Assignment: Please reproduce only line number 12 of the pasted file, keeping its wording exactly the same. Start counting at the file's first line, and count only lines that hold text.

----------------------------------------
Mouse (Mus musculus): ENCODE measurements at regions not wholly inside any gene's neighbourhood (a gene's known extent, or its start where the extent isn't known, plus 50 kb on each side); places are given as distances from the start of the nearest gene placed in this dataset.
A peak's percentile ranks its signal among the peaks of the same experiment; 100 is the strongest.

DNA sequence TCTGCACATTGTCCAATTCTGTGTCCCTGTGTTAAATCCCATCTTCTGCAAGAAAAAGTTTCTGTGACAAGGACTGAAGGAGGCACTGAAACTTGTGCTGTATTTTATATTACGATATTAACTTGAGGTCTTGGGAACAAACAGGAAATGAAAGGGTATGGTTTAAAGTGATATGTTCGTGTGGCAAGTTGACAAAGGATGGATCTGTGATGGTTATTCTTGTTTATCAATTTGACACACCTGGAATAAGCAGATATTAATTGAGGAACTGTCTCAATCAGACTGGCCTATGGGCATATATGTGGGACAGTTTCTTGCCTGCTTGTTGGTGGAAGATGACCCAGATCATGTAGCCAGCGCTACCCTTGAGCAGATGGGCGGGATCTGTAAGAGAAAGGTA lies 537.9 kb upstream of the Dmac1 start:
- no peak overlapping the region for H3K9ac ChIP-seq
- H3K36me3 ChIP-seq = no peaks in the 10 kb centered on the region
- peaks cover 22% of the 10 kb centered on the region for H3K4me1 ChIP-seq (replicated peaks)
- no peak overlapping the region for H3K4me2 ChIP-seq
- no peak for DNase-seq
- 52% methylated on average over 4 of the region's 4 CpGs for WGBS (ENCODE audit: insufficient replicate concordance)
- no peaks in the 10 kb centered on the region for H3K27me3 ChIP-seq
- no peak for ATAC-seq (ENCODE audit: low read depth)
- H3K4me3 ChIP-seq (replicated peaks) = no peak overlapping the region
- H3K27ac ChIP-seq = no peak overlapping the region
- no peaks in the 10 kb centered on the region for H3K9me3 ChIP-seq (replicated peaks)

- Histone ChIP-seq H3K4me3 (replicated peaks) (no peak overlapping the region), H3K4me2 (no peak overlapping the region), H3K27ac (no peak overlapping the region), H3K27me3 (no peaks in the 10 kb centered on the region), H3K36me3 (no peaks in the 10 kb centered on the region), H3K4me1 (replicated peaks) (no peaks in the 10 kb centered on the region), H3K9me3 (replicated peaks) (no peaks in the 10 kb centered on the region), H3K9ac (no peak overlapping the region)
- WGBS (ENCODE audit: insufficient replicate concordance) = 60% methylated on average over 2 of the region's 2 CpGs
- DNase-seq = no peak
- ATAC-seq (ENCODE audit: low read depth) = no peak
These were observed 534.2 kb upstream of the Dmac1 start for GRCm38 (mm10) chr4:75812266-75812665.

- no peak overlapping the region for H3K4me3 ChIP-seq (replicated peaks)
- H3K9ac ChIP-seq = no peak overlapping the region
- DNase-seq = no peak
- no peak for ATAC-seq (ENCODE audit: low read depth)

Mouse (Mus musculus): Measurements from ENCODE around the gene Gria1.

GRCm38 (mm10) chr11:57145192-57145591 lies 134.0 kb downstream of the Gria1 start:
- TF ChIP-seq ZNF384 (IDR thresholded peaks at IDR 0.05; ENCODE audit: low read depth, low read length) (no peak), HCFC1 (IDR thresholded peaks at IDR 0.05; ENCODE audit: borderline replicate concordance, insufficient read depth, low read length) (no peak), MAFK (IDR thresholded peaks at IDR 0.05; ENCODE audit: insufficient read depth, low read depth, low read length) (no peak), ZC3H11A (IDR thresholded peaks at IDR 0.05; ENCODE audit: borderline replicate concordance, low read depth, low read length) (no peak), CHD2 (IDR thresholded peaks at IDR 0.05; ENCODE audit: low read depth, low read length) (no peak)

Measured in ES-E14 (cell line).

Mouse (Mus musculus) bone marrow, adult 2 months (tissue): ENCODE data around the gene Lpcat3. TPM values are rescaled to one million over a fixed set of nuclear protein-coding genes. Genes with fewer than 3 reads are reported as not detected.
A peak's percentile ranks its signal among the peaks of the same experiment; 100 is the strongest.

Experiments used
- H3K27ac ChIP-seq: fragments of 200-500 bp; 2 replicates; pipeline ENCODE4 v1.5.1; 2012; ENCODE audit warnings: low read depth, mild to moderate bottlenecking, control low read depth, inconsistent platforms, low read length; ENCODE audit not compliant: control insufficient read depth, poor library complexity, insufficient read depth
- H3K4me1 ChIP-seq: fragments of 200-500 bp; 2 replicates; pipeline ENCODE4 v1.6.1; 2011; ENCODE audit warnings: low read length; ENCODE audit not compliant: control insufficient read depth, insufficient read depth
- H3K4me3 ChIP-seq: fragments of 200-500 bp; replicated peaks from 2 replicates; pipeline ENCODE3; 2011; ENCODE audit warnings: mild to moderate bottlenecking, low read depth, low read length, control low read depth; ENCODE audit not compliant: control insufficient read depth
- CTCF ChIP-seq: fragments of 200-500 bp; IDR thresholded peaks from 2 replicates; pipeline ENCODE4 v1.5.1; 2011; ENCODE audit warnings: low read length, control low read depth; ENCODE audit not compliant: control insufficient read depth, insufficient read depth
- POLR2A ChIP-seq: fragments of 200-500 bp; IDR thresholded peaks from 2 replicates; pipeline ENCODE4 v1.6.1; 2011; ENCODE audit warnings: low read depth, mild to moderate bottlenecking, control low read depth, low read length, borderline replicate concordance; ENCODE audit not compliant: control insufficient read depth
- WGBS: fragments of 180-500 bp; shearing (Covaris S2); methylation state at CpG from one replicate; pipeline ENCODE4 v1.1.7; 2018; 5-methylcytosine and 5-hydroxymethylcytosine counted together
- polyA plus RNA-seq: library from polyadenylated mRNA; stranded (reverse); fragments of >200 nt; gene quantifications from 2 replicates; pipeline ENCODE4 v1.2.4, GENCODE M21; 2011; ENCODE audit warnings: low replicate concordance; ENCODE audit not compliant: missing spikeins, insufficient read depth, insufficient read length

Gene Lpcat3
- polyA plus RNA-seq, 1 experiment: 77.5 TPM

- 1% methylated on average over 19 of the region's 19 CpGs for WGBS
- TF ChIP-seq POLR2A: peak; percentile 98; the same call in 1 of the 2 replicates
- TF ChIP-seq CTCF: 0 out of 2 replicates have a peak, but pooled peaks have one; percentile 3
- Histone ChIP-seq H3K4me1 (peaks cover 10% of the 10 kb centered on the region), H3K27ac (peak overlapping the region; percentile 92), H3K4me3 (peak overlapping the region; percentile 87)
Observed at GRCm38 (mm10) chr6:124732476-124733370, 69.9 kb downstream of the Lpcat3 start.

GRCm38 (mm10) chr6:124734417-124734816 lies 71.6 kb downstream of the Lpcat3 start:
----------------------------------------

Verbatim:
- H3K4me3 ChIP-seq (replicated peaks) = no peak overlapping the region